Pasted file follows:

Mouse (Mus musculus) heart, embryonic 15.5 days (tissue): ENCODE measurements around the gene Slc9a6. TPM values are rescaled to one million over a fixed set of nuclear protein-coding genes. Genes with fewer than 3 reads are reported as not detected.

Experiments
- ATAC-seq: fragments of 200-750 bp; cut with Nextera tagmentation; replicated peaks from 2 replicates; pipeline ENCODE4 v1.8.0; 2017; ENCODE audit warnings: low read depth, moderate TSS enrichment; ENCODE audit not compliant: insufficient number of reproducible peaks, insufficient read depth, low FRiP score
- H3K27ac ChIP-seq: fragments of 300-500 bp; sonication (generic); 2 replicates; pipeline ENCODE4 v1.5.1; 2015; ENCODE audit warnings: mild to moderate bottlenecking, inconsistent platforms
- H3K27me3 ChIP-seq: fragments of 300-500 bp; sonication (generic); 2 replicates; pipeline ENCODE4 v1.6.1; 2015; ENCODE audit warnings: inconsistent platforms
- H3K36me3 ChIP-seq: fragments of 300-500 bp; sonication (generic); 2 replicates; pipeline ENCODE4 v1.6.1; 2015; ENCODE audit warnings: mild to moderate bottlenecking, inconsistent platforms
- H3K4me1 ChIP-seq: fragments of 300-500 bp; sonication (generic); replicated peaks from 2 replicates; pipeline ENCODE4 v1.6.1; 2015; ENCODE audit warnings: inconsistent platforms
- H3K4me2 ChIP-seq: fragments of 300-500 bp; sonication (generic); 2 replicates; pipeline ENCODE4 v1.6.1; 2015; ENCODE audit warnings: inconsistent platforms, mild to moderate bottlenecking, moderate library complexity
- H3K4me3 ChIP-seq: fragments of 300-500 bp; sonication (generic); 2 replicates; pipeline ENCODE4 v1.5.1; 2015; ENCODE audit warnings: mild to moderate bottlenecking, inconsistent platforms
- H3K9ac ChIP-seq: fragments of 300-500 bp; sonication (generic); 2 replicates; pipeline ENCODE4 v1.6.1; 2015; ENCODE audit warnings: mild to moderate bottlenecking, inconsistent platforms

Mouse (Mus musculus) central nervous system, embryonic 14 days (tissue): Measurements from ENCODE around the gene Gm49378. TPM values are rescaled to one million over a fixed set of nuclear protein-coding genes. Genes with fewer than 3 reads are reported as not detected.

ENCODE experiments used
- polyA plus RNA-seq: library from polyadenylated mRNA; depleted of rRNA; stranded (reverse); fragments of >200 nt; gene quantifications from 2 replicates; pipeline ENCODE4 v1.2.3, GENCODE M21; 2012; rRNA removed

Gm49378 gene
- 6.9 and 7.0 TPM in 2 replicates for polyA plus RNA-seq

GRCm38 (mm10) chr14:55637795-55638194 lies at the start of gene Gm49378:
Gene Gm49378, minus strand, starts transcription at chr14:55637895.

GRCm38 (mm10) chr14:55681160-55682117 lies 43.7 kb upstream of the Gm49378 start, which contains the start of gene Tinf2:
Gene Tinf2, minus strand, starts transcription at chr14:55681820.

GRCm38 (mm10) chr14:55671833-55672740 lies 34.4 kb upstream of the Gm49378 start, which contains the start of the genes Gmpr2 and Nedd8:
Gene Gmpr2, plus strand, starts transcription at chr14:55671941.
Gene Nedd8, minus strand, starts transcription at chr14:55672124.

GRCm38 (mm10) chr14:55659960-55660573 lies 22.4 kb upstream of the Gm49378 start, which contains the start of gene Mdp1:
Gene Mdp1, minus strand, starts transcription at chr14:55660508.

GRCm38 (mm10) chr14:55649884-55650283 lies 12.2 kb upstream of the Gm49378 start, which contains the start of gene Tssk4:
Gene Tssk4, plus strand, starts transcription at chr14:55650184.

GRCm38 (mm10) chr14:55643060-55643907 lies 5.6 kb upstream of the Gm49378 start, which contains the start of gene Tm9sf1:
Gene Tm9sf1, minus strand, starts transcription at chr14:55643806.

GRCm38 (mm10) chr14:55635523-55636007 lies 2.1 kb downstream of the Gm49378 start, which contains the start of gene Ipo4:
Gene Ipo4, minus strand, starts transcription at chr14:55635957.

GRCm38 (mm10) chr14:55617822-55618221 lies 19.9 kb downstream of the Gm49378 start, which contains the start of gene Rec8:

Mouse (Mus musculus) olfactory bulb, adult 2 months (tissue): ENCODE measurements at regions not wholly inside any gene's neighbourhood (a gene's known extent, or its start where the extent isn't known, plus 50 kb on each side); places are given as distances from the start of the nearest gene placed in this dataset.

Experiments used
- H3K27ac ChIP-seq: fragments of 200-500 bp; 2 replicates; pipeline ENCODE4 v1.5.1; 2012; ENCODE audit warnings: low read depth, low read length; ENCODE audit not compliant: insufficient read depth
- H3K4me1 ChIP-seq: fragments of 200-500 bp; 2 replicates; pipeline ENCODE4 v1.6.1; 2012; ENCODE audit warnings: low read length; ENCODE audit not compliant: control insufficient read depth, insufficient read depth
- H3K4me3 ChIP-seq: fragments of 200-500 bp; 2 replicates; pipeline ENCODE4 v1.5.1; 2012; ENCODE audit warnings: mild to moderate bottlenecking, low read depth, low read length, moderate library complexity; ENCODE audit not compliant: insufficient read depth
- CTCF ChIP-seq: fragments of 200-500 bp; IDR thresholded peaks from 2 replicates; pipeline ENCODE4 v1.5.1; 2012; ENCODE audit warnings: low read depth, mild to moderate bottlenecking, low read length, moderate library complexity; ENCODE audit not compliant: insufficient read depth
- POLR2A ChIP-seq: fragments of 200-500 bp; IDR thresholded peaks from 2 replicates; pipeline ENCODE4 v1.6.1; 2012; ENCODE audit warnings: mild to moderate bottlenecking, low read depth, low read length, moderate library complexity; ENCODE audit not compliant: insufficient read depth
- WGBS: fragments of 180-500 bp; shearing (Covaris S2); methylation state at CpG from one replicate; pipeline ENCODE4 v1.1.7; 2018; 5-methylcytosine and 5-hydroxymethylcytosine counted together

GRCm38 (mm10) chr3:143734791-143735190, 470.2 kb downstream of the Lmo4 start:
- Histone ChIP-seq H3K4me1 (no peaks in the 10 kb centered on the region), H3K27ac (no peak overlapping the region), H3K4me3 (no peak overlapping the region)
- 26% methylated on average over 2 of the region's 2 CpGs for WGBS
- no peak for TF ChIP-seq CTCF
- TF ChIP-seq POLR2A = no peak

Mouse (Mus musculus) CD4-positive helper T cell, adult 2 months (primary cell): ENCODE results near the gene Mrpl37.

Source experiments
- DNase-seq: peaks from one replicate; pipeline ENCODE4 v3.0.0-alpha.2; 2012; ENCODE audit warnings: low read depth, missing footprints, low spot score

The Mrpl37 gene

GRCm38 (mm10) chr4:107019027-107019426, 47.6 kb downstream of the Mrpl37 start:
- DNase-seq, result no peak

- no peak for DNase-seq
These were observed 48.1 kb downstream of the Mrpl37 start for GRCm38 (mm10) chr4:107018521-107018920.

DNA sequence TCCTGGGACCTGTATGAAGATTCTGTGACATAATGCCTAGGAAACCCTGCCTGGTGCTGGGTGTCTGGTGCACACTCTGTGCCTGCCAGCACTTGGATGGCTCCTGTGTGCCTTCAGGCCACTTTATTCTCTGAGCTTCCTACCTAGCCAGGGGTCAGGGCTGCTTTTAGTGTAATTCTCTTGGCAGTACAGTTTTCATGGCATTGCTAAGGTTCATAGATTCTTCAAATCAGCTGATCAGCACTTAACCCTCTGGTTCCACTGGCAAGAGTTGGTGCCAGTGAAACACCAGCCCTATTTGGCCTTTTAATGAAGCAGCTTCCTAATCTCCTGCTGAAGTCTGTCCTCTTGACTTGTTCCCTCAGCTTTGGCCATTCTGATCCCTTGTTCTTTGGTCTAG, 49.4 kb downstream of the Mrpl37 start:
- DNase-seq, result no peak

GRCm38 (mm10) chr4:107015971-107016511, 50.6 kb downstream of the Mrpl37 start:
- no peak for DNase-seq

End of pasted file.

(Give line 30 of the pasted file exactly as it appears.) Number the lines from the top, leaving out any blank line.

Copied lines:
Gene Ipo4, minus strand, starts transcription at chr14:55635957.